Analysis: What Josh Powell's murder of his two young sons says about Susan Cox Powell's disappearance

Published: Monday, Feb. 6 2012 12:00 a.m. MST

Josh and Susan Powell with their two sons.

, Family photo

It's confirmed. Josh Powell is a murderer, but not of the person he has long been suspected of killing.

In a tragic turn of events in the disappearance case of Susan Cox Powell, Sunday afternoon, Powell burned down his Puyallup, Wash., home with his boys Charlie and Braden inside, killing all three.

Authorities say it appears the events were premeditated and that Powell used some kind of accelerant to destroy the house on purpose.

Josh Powell was a person of interest in his wife's disappearance, and had recently lost a court battle to regain custody of his boys after a judge ruled he undergo psychosexual evaluation and a polygraph test first.

Jeffrey Bassett, Powell's attorney, reported that he received a terse suicide note from his client minutes before the house went up in flames that read simply, "I'm sorry, goodbye."

The day after, there are still many questions to be answered -- especially regarding what might have been done to better protect the Powell boys.

There is some hope that Powell provided answers in e-mails and an alleged voice message that he sent to Washington authorities prior to the murder-suicide. But in a press conference today, Pierce County police authorities indicated these messages were not very revealing.

Additionally, Steven Powell, Josh Powell's incarcerated father, may have some answers, though since entering the county jail, he has kept relatively quiet. Authorities noted Sunday that he is on suicide watch.

If these sources don't pan out, it could be a long time before enough pieces of the puzzle are assembled to paint a clear picture of what happened. While Sunday's tragic events bring even more questions, some could be the key to the whole puzzle.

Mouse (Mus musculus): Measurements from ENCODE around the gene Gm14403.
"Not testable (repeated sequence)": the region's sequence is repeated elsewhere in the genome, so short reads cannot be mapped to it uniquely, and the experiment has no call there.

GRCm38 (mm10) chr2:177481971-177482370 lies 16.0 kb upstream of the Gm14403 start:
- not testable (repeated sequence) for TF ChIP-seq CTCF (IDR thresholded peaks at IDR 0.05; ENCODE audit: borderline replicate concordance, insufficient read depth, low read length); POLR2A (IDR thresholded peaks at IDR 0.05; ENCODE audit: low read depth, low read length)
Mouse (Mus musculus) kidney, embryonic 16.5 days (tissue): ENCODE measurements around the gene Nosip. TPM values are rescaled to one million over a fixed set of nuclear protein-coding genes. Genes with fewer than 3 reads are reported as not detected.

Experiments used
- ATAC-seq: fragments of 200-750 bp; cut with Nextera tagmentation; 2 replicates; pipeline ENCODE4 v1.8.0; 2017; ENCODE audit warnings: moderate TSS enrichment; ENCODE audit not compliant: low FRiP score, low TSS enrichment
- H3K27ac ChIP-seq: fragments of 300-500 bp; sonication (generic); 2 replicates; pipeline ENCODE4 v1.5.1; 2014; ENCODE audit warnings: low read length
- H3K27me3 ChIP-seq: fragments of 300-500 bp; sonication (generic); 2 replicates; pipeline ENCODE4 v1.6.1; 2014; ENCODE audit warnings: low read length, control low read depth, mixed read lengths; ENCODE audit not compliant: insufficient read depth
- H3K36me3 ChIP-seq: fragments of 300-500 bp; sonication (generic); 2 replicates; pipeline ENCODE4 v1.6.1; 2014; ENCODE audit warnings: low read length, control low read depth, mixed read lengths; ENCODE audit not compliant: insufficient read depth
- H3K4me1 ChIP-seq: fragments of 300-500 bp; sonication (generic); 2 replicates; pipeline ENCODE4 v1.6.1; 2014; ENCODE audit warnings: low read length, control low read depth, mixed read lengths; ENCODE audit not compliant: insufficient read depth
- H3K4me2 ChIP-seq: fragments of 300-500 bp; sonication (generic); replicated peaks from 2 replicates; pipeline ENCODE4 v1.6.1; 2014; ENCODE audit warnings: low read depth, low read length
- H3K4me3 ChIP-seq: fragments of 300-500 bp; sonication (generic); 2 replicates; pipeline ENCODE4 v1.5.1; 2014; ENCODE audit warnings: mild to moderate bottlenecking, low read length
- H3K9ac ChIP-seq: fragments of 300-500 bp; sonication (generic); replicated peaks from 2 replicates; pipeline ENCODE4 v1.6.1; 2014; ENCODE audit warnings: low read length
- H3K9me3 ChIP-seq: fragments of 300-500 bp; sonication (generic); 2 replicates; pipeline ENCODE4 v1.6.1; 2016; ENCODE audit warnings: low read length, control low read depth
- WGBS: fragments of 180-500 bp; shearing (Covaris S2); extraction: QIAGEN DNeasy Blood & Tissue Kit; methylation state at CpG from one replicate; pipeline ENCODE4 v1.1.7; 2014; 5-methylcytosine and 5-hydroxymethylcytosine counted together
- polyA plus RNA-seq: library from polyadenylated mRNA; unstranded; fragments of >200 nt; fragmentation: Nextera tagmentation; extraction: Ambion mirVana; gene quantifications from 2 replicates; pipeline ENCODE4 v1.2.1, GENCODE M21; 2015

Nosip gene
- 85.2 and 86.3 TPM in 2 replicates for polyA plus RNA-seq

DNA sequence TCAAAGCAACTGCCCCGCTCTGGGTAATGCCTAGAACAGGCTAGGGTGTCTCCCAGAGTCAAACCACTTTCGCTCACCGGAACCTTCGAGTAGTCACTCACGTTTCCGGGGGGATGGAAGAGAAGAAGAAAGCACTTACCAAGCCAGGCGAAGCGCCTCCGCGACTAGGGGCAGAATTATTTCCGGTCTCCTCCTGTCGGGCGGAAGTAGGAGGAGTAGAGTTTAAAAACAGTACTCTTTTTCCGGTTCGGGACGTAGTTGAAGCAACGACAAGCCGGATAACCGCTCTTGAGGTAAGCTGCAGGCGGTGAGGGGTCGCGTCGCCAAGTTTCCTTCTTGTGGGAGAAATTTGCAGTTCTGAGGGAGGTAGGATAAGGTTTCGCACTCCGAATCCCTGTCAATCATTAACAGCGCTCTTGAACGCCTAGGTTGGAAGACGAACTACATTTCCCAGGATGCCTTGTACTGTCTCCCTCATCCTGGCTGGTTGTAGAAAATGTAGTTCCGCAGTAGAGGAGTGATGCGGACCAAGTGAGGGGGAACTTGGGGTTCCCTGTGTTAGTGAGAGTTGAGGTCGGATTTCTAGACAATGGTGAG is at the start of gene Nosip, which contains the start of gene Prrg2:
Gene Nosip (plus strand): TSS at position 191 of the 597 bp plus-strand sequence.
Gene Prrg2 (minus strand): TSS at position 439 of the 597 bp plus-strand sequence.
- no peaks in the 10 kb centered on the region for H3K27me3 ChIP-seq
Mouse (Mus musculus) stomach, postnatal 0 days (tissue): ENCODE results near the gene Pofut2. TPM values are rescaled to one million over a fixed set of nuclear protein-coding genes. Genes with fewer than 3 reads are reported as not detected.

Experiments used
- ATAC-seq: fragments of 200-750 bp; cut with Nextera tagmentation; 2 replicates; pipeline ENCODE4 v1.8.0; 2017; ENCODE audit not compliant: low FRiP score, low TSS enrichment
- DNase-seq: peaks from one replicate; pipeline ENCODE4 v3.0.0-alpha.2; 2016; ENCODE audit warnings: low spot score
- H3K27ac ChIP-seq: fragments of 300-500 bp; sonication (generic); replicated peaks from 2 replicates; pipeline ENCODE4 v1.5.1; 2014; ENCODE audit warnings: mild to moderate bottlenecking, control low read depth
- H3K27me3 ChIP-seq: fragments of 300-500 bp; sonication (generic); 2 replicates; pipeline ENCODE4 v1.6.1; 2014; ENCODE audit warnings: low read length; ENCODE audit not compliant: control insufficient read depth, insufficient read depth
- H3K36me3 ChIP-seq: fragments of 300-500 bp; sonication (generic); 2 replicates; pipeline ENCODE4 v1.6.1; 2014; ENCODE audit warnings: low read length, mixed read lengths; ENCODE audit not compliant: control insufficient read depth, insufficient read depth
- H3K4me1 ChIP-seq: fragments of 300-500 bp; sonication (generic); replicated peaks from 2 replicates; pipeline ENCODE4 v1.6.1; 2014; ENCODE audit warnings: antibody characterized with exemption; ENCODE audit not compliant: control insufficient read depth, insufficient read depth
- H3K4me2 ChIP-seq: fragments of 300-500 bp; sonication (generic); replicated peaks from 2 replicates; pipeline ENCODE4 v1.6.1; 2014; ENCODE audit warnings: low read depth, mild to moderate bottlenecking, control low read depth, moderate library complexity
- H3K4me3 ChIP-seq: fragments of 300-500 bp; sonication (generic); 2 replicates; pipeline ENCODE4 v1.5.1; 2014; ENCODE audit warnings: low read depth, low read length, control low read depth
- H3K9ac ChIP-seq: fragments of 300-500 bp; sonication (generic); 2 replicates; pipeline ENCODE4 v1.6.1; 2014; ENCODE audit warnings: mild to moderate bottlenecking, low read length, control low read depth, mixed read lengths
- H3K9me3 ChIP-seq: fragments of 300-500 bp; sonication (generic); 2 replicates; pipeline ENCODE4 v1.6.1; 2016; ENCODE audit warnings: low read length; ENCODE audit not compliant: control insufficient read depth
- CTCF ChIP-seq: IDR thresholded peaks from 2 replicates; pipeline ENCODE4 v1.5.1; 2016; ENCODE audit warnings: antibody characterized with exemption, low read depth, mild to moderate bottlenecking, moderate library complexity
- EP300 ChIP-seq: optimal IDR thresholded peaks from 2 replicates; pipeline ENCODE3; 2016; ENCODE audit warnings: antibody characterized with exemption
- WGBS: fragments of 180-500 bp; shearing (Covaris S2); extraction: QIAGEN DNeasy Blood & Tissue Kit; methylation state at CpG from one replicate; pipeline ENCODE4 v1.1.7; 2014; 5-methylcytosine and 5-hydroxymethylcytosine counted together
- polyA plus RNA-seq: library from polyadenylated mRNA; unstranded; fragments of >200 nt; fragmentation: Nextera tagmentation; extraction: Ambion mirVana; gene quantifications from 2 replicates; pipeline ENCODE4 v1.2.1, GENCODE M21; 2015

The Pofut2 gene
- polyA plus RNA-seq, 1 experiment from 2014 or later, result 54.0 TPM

Why did Josh Powell kill his children?

This is the question on everyone's mind may be the most important of the whole case. KSL News reported the children had started talking to their grandparents about what happened the night their mother vanished.

"They were beginning to verbalize more," said attorney Steve Downing, whose clients had custody of the children. "The oldest boy talked about that they went camping and that Mommy was in the trunk. Mom and Dad got out of the car and Mom disappeared."

The Deseret News' Pat Reavy also reported that at Powell's hearing on Wednesday, when he was ordered to undergo psychosexual evaluation, West Valley City police indicated images were found on Josh Powell's computer that, according to court records, "specifically related to their children's welfare." Did this evidence back Powell into a corner he felt was inescapable?

Studies on filicide — the killing of children by a parent — may show another possible motive: altruism. Regardless of Powell's involvement in the disappearance of Susan Cox Powell, his state of mind could have been such that he feared for his children's well-being.

According to Josh Powell's sister Alina in a recent statement, much of the Powell family felt the boys were in danger in the Cox home.

"Recently, my nephews have been subjected to multiple instances of severe endangerment and physical abuse by the Coxes," the statement said. "Child Protective Services (CPS) has condoned the Coxes abuse and endangerment of my nephews, and certain members of CPS are trying their best to smooth it over and cover it up."

In a study of 30 families where filicide-suicide occurred, the Journal of the America Academy of Psychiatry and the Law Online (JAAPL) reported that "The majority (70 percent) of the motives for filicide-suicide were identified as altruistic -- that is, the parents (90 percent of the mothers and 60 percent of the fathers) were motivated by the desire to alleviate real or imagined suffering in their children."

Why by Fire?

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